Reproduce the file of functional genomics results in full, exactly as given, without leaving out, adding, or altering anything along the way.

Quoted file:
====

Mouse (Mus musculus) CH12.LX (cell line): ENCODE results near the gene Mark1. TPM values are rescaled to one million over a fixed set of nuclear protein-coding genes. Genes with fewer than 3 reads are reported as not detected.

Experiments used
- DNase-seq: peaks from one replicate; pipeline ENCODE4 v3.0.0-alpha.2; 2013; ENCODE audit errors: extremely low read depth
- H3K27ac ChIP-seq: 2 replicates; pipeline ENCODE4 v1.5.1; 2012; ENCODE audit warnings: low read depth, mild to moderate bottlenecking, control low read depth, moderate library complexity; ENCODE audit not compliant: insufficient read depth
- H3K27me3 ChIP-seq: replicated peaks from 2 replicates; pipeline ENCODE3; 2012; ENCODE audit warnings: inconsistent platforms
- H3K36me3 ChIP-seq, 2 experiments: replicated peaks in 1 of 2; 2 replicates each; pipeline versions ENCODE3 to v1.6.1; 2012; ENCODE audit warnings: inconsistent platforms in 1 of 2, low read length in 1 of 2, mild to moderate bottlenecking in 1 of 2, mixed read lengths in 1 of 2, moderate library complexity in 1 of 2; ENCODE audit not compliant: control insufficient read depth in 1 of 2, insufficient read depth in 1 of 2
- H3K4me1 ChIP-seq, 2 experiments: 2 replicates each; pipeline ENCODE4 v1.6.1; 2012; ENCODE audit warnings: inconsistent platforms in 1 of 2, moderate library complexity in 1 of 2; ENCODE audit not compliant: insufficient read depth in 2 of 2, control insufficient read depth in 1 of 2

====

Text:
Mouse (Mus musculus) CH12.LX (cell line): ENCODE results near the gene Mark1. TPM values are rescaled to one million over a fixed set of nuclear protein-coding genes. Genes with fewer than 3 reads are reported as not detected.

Experiments used
- DNase-seq: peaks from one replicate; pipeline ENCODE4 v3.0.0-alpha.2; 2013; ENCODE audit errors: extremely low read depth
- H3K27ac ChIP-seq: 2 replicates; pipeline ENCODE4 v1.5.1; 2012; ENCODE audit warnings: low read depth, mild to moderate bottlenecking, control low read depth, moderate library complexity; ENCODE audit not compliant: insufficient read depth
- H3K27me3 ChIP-seq: replicated peaks from 2 replicates; pipeline ENCODE3; 2012; ENCODE audit warnings: inconsistent platforms
- H3K36me3 ChIP-seq, 2 experiments: replicated peaks in 1 of 2; 2 replicates each; pipeline versions ENCODE3 to v1.6.1; 2012; ENCODE audit warnings: inconsistent platforms in 1 of 2, low read length in 1 of 2, mild to moderate bottlenecking in 1 of 2, mixed read lengths in 1 of 2, moderate library complexity in 1 of 2; ENCODE audit not compliant: control insufficient read depth in 1 of 2, insufficient read depth in 1 of 2
- H3K4me1 ChIP-seq, 2 experiments: 2 replicates each; pipeline ENCODE4 v1.6.1; 2012; ENCODE audit warnings: inconsistent platforms in 1 of 2, moderate library complexity in 1 of 2; ENCODE audit not compliant: insufficient read depth in 2 of 2, control insufficient read depth in 1 of 2